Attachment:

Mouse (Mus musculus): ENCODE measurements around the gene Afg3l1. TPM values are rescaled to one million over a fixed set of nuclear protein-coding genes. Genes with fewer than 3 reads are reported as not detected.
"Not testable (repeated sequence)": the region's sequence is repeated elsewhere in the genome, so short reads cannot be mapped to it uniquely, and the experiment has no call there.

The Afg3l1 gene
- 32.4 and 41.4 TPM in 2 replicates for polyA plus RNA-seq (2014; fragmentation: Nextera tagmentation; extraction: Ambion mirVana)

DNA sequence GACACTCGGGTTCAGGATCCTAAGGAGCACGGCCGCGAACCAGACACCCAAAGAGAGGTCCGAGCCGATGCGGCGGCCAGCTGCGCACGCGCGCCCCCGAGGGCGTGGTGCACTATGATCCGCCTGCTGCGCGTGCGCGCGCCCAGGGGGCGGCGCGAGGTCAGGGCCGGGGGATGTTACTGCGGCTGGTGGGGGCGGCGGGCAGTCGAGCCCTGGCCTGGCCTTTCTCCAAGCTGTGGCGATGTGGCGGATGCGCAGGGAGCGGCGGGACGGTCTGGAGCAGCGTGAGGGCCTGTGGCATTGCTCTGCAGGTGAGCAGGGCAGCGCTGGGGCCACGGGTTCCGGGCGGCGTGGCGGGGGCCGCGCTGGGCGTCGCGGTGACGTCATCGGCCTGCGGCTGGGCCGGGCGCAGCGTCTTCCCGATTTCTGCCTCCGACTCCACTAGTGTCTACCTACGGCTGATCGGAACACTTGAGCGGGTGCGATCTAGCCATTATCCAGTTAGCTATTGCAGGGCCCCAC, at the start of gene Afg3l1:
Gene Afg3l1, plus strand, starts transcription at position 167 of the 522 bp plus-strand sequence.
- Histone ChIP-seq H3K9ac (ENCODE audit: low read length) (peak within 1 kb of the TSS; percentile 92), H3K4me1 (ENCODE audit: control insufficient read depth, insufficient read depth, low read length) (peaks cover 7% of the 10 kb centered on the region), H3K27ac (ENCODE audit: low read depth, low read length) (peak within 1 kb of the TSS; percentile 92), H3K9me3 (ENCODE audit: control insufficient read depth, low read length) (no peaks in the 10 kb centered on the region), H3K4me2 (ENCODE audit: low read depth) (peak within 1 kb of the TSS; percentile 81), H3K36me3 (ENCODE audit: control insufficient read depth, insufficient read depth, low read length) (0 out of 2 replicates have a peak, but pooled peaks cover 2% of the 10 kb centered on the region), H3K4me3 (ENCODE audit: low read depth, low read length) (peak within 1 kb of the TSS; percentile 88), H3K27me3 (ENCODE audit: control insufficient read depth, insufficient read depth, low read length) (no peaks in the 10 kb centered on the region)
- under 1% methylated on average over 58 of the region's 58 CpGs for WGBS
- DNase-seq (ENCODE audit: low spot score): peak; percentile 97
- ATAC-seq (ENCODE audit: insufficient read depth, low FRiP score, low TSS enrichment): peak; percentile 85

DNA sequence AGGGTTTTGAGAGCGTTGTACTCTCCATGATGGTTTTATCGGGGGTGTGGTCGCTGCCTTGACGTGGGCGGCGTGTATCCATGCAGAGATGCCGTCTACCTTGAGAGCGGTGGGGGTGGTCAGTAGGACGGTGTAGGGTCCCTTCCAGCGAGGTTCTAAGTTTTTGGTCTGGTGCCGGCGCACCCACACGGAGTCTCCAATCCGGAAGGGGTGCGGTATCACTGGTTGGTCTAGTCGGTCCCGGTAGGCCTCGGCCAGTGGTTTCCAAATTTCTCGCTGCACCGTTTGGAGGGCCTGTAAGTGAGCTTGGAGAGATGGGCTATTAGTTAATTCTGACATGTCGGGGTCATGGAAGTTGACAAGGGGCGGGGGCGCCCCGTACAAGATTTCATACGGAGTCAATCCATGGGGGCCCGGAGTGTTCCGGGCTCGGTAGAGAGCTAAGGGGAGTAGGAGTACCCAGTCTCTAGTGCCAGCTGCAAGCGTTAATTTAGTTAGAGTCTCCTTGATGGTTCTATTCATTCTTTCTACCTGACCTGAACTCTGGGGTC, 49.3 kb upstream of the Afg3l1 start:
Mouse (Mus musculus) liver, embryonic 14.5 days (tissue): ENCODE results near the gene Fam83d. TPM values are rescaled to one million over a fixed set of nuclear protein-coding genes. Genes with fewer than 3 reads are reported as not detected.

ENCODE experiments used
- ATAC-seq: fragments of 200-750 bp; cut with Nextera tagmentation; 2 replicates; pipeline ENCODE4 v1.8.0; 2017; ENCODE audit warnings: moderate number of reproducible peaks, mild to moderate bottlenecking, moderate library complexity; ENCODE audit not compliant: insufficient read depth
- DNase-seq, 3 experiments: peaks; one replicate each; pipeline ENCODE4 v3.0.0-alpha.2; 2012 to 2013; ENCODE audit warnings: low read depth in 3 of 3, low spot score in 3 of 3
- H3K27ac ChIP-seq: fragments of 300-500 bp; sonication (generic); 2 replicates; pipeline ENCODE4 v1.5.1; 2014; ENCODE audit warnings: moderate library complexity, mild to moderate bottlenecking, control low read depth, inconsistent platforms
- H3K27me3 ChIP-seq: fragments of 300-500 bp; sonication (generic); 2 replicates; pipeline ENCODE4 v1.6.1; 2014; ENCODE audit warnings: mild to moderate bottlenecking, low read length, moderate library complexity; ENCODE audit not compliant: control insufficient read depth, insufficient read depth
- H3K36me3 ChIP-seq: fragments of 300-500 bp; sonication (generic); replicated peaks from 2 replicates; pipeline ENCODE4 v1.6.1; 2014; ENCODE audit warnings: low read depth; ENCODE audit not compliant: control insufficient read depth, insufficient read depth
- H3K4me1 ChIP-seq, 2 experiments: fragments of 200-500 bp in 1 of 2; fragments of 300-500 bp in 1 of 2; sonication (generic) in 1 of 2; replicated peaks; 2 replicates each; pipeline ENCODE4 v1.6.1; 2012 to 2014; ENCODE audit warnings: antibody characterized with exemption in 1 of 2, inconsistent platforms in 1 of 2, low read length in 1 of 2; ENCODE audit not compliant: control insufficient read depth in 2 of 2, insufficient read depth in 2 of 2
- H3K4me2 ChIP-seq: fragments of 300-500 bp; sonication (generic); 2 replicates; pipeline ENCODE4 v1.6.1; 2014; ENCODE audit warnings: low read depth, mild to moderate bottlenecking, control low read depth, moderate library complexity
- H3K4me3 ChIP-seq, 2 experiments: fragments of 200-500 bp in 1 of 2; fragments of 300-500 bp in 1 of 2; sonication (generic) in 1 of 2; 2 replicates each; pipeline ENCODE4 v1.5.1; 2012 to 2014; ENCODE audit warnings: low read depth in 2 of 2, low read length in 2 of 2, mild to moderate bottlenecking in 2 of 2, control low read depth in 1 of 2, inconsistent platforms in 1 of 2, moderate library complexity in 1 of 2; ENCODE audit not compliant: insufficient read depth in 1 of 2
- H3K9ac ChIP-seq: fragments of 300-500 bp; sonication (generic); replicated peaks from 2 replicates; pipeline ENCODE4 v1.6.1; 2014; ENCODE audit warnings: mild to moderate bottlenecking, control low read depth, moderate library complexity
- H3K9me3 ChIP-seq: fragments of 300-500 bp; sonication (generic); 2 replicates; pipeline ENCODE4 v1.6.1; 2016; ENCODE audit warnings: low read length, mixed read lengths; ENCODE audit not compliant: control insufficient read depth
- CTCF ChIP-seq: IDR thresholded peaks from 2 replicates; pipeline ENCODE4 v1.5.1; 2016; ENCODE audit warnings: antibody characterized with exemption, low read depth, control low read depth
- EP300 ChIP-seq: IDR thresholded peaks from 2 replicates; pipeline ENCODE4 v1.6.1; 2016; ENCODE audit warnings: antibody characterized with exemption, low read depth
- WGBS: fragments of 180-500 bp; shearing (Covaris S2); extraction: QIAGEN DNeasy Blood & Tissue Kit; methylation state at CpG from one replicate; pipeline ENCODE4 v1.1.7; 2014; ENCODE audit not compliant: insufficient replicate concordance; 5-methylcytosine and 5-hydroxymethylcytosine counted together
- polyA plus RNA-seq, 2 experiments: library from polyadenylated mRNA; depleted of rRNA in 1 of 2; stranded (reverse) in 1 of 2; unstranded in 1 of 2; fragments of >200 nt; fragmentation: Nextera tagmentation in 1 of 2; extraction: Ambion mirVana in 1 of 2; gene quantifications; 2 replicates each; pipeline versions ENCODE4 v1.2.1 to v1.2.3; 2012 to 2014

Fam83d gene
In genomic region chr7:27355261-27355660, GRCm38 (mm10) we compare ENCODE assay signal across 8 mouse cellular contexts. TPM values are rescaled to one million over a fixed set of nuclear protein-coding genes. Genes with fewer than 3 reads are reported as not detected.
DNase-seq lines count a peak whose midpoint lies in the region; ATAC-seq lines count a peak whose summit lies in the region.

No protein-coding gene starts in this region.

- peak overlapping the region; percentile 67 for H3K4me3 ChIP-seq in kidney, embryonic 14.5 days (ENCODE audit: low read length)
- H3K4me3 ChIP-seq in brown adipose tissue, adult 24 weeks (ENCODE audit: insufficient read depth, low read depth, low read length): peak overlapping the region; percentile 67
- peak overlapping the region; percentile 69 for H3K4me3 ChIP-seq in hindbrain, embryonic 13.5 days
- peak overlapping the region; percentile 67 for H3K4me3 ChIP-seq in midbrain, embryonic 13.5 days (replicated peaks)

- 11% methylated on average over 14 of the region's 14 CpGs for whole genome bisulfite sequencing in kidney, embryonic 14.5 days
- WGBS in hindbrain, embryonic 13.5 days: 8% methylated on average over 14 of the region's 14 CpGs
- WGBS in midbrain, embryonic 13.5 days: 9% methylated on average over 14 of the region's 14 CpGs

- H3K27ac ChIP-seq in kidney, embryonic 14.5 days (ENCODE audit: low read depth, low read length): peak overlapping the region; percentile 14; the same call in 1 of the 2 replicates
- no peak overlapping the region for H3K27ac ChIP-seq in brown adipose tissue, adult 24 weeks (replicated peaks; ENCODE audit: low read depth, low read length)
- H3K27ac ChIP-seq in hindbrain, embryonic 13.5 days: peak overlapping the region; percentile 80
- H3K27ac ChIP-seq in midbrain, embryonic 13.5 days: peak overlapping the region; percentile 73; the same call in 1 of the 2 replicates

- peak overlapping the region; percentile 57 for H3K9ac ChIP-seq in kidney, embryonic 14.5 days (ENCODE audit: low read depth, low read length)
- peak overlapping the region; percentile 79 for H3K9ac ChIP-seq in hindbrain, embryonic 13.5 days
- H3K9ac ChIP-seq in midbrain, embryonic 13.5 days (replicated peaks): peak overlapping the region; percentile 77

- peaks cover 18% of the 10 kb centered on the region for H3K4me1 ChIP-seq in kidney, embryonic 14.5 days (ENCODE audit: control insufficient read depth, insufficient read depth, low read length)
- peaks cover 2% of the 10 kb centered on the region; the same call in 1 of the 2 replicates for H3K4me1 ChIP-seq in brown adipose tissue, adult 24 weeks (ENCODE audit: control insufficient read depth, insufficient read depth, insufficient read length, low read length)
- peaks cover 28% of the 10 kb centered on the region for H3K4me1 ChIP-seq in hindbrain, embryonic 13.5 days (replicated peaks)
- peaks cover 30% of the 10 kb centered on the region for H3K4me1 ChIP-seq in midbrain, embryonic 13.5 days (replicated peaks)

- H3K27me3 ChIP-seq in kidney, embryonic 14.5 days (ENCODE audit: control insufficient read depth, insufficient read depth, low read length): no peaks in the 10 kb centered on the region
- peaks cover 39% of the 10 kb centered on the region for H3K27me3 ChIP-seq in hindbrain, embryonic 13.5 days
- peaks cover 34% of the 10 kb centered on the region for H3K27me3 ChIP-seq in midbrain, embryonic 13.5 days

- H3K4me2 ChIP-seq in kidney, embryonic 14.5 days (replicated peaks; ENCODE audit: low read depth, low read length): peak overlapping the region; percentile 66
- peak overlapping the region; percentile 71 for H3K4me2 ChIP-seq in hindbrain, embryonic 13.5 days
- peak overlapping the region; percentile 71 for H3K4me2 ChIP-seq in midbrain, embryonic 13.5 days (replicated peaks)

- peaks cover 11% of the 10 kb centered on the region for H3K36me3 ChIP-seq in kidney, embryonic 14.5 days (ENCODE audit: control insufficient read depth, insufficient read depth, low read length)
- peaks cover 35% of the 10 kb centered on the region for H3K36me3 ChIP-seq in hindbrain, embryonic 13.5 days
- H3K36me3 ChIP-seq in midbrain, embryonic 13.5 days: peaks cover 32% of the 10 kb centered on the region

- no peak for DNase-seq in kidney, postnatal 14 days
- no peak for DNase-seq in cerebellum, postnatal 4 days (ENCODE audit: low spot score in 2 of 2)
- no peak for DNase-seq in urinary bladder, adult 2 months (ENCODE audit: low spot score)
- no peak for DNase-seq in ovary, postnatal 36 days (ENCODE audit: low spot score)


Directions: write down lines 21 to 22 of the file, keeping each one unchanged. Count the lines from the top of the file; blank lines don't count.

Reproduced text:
- H3K4me3 ChIP-seq, 2 experiments: fragments of 200-500 bp in 1 of 2; fragments of 300-500 bp in 1 of 2; sonication (generic) in 1 of 2; 2 replicates each; pipeline ENCODE4 v1.5.1; 2012 to 2014; ENCODE audit warnings: low read depth in 2 of 2, low read length in 2 of 2, mild to moderate bottlenecking in 2 of 2, control low read depth in 1 of 2, inconsistent platforms in 1 of 2, moderate library complexity in 1 of 2; ENCODE audit not compliant: insufficient read depth in 1 of 2
- H3K9ac ChIP-seq: fragments of 300-500 bp; sonication (generic); replicated peaks from 2 replicates; pipeline ENCODE4 v1.6.1; 2014; ENCODE audit warnings: mild to moderate bottlenecking, control low read depth, moderate library complexity